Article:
LPL Financial-affiliated Stratos Wealth Partners has landed two practices in Connecticut and Utah that were managing more than $900 million at their former firms.
In Fairfield, Conn., Anthony Truino, a 20-year industry veteran who was managing about $430 million in assets and producing around $4 million at Massachusetts Mutual Life Insurance’s MML Investors Services, changed his affiliation on Friday, according to Charles Shapiro, head of recruiting at Stratos, a registered investment advisor and brokerage firm.
Truino, who moved with about four associates to Stratos, had been part of Barnum Financial Group, a 300-advisor super-agency in Shelton, Conn. that remains affiliated with MassMutual.
In Salt Lake City two weeks ago, Stratos whittled away Whittenburg Wealth Partners, which was producing about $3 million on $475 million in client assets, from insurer Lincoln Financial Group and its broker-dealer.
Daniel L. Whittenburg, a 21-year Lincoln veteran who works with his son, son-in-law and wife, said he had been searching for a new affiliation for more than three years that would actively help him acquire practices and offer better technology. He also had institutional ties to Stratos founder Jeff Concepcion, who worked at Lincoln Financial between 1998 and 2008.
“We couldn’t find the right partner to help us,” he said, noting that he reached out to Stratos after hearing Concepcion discuss growth strategies and transition financing from LPL on a podcast.
Whittenburg said he considered Raymond James Financial, Ameriprise Financial and Commonwealth Financial Network also but, ultimately, “Stratos as the RIA and LPL as the broker-dealer gave us the kind of help we wanted.”
Transition support and growth opportunities, to be sure, are increasingly common lures that independent broker-dealers have been promoting in their intramural recruiting battles. Stratos has introduced Whittenburg to early acquisition opportunities, according to the broker and to Shapiro.
LPL two weeks lost two North Carolina advisors producing about $2.6 million two weeks ago to a Cetera Advisors Network practice. Cetera’s Summit regional office introduced them to two potential practice acquisitions in their first week on the job, while they felt ignored within the larger LPL system, one of the brokers said.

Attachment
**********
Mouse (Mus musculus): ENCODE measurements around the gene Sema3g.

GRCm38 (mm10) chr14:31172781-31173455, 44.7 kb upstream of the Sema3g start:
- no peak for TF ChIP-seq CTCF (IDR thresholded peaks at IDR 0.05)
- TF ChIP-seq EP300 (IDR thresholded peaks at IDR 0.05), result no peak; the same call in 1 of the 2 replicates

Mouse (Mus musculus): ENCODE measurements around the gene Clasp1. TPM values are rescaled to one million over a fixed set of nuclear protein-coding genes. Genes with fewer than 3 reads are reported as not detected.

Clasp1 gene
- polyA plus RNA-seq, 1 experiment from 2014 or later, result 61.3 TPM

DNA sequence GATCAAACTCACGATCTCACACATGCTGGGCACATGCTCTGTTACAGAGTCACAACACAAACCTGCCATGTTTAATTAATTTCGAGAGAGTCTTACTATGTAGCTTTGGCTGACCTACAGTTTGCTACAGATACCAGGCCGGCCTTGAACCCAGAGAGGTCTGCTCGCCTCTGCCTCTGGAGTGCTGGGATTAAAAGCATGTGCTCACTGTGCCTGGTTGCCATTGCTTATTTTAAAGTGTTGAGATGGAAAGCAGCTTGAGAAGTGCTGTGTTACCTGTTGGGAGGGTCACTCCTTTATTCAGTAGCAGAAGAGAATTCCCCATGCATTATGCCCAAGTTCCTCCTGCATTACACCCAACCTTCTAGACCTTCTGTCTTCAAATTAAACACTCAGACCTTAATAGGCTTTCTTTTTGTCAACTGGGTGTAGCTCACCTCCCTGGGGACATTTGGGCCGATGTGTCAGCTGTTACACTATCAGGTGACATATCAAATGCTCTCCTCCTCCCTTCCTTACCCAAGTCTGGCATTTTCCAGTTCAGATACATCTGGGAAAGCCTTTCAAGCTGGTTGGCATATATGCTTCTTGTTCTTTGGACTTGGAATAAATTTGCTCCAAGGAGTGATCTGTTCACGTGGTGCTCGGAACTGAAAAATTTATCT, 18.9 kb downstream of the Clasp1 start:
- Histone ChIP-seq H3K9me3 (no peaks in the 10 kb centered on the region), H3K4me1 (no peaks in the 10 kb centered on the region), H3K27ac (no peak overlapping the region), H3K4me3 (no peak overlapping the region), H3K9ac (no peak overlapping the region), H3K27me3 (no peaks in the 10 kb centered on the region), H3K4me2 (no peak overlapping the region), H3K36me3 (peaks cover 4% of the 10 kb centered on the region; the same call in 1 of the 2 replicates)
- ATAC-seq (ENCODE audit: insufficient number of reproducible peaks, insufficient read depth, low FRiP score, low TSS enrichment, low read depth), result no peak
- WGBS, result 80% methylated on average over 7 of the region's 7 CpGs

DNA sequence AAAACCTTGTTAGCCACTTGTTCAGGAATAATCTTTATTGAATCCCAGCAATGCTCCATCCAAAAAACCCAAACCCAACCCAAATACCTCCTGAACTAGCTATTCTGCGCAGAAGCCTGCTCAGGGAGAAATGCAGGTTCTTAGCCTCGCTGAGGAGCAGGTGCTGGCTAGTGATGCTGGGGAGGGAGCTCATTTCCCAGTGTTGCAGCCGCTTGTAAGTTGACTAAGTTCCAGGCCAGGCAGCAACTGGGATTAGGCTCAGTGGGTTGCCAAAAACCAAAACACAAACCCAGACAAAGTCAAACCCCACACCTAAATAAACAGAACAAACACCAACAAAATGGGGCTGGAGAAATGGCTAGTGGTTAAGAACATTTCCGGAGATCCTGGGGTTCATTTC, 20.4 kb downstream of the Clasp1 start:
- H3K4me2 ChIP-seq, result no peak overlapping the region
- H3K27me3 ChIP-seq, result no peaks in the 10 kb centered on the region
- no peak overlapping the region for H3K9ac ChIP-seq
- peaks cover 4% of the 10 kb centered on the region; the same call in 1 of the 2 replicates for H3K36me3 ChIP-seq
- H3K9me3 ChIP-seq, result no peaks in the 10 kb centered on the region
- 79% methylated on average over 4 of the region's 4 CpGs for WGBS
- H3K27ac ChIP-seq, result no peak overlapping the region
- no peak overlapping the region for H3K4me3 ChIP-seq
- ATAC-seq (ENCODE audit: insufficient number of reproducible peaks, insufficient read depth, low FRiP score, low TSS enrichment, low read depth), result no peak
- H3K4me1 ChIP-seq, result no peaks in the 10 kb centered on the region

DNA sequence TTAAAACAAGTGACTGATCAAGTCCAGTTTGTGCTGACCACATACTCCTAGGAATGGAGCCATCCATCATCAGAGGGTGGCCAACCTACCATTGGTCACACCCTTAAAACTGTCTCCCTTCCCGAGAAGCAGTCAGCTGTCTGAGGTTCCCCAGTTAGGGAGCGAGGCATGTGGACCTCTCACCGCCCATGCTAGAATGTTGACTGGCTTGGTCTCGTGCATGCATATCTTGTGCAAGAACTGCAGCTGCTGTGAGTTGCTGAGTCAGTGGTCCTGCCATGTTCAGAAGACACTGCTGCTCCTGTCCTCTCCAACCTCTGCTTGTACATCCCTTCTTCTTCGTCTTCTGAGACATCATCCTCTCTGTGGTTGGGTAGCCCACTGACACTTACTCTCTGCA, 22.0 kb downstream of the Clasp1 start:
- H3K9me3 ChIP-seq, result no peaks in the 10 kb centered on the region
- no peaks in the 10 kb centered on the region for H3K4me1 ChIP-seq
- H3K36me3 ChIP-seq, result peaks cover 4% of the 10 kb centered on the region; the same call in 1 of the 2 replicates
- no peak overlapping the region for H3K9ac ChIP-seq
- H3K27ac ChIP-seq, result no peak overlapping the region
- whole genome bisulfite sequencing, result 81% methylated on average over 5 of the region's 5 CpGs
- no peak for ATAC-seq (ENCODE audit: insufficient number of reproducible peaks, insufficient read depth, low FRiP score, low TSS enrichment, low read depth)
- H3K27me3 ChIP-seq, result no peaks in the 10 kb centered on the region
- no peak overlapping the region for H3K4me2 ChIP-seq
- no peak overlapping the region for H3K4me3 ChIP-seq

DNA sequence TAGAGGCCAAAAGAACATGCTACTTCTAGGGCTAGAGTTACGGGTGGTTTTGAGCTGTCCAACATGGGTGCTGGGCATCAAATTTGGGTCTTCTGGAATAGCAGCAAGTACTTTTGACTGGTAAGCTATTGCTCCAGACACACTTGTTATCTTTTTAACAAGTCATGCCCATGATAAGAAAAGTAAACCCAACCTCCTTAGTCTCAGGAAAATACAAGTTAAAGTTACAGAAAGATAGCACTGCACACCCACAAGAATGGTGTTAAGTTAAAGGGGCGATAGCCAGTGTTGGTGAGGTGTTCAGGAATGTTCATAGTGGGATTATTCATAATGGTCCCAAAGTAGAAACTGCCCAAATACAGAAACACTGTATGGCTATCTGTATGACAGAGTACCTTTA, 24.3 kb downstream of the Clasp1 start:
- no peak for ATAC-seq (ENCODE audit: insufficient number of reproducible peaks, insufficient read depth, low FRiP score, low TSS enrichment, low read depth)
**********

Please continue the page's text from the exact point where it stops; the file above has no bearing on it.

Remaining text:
On the flip side, LPL last month hired John Gatewood, a former Northwestern Mutual Investment Services broker in Missouri managing $550 million, who said he was getting more efficient technology and long-term practice transition help at his new firm than at Northwestern.
Stratos, a Beachwood, Ohio-based advisory firm, manages around $12.5 billion through its approximately 275 advisor groups. About half of the assets are in LPL brokerage accounts and the rest in advisory accounts custodied with LPL and other firms.
A spokeswoman at Mass Mutual, which purchased MetLife’s retail brokerage operations in 2016, referred a request about Whittenburg’s departure to Barnum. “It doesn’t affect us,” said Andrea Millard, a manager at Barnum, a major MetLife office.
Truino, who started his career at H&R Block Financial Advisors in 1999 and joined Met Life in 2002, did not return a request for comment about his reasons for leaving Lincoln. Truino has a single disclosure on his BrokerCheck history of a customer complaining about a variable life insurance recommendation, and the complaint was denied by Lincoln.
A Lincoln Financial spokesperson did not immediately respond to a request for comment about Whittenburg’s departure.
Dan Whittenburg started his career at BMA Financial Services of Kansas City in 1991, and moved to Lincoln Financial in 1998, according to BrokerCheck. Among the three disclosures on his BrokerCheck record was one for a “misrepresented” investment in a variable annuity that settled for nearly $5 million in 2011. Another customer dispute involving managed account investments was settled for $23,000 and a third claim was denied.
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